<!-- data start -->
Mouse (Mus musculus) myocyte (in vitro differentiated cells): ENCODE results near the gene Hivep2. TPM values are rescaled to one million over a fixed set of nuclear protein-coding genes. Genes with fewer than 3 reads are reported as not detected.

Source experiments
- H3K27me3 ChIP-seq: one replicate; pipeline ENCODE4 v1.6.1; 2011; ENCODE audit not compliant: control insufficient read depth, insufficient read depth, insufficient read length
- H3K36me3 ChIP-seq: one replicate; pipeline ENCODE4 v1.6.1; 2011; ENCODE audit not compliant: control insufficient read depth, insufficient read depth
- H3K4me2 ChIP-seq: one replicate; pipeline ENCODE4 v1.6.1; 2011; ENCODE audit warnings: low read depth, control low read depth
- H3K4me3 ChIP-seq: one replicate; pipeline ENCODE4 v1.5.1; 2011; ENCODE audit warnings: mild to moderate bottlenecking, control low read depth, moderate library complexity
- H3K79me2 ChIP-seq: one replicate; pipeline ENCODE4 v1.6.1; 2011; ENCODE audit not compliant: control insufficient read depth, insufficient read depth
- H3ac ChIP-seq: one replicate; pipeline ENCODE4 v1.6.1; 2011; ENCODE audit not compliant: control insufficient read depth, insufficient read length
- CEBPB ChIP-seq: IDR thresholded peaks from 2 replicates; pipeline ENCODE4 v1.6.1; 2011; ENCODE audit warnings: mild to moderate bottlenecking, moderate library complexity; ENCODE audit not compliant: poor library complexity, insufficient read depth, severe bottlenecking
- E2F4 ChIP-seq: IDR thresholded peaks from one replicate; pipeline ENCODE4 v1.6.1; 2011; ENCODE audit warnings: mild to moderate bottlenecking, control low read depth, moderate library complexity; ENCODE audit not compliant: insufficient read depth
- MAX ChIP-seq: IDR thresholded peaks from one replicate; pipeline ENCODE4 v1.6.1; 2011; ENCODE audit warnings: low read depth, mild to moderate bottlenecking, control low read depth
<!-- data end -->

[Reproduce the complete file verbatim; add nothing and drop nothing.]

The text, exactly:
Mouse (Mus musculus) myocyte (in vitro differentiated cells): ENCODE results near the gene Hivep2. TPM values are rescaled to one million over a fixed set of nuclear protein-coding genes. Genes with fewer than 3 reads are reported as not detected.

Source experiments
- H3K27me3 ChIP-seq: one replicate; pipeline ENCODE4 v1.6.1; 2011; ENCODE audit not compliant: control insufficient read depth, insufficient read depth, insufficient read length
- H3K36me3 ChIP-seq: one replicate; pipeline ENCODE4 v1.6.1; 2011; ENCODE audit not compliant: control insufficient read depth, insufficient read depth
- H3K4me2 ChIP-seq: one replicate; pipeline ENCODE4 v1.6.1; 2011; ENCODE audit warnings: low read depth, control low read depth
- H3K4me3 ChIP-seq: one replicate; pipeline ENCODE4 v1.5.1; 2011; ENCODE audit warnings: mild to moderate bottlenecking, control low read depth, moderate library complexity
- H3K79me2 ChIP-seq: one replicate; pipeline ENCODE4 v1.6.1; 2011; ENCODE audit not compliant: control insufficient read depth, insufficient read depth
- H3ac ChIP-seq: one replicate; pipeline ENCODE4 v1.6.1; 2011; ENCODE audit not compliant: control insufficient read depth, insufficient read length
- CEBPB ChIP-seq: IDR thresholded peaks from 2 replicates; pipeline ENCODE4 v1.6.1; 2011; ENCODE audit warnings: mild to moderate bottlenecking, moderate library complexity; ENCODE audit not compliant: poor library complexity, insufficient read depth, severe bottlenecking
- E2F4 ChIP-seq: IDR thresholded peaks from one replicate; pipeline ENCODE4 v1.6.1; 2011; ENCODE audit warnings: mild to moderate bottlenecking, control low read depth, moderate library complexity; ENCODE audit not compliant: insufficient read depth
- MAX ChIP-seq: IDR thresholded peaks from one replicate; pipeline ENCODE4 v1.6.1; 2011; ENCODE audit warnings: low read depth, mild to moderate bottlenecking, control low read depth